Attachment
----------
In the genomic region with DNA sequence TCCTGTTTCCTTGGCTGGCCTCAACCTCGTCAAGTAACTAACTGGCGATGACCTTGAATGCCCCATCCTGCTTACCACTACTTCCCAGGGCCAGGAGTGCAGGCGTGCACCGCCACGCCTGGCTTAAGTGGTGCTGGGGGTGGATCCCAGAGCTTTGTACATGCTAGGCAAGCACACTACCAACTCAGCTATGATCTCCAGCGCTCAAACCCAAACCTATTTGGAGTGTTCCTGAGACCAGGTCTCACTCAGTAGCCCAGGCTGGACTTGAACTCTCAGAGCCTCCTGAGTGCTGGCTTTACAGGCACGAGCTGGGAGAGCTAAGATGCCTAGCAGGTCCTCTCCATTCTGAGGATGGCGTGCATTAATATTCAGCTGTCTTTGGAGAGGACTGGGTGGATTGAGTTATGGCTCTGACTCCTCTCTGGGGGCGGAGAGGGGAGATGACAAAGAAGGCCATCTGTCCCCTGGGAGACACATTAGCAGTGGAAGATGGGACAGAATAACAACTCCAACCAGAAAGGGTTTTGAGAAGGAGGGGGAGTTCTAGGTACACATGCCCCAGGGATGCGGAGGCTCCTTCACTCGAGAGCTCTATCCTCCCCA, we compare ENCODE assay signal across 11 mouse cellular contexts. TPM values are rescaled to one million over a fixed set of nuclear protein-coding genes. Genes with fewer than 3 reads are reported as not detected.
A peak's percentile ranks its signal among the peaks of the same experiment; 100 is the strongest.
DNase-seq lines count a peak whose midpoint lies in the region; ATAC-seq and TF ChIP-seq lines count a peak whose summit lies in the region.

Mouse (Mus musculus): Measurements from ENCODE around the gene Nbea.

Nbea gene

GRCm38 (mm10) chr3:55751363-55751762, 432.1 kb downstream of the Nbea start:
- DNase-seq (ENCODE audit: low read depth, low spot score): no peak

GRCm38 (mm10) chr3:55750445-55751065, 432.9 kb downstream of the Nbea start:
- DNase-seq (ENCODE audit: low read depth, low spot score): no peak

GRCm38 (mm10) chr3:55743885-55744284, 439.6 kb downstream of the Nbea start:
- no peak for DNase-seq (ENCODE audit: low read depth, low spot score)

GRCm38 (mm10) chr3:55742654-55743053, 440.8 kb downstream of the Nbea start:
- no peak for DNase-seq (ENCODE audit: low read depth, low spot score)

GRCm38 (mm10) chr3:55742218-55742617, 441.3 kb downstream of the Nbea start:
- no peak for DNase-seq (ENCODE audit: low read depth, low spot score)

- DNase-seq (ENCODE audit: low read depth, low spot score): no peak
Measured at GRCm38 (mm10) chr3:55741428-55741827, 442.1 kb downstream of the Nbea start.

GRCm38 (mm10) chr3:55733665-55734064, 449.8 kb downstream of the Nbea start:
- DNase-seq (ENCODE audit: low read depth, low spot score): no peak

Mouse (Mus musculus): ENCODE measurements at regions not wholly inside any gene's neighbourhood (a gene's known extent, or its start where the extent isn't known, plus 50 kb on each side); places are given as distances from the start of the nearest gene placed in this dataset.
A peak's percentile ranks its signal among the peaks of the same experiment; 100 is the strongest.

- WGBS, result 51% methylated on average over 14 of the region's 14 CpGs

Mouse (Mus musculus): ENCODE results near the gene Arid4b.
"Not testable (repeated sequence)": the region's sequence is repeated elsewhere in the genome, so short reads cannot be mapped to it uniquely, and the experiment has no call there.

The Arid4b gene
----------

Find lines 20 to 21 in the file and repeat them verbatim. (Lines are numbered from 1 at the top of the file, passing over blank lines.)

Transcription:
Mouse (Mus musculus): ENCODE measurements at regions not wholly inside any gene's neighbourhood (a gene's known extent, or its start where the extent isn't known, plus 50 kb on each side); places are given as distances from the start of the nearest gene placed in this dataset.
A peak's percentile ranks its signal among the peaks of the same experiment; 100 is the strongest.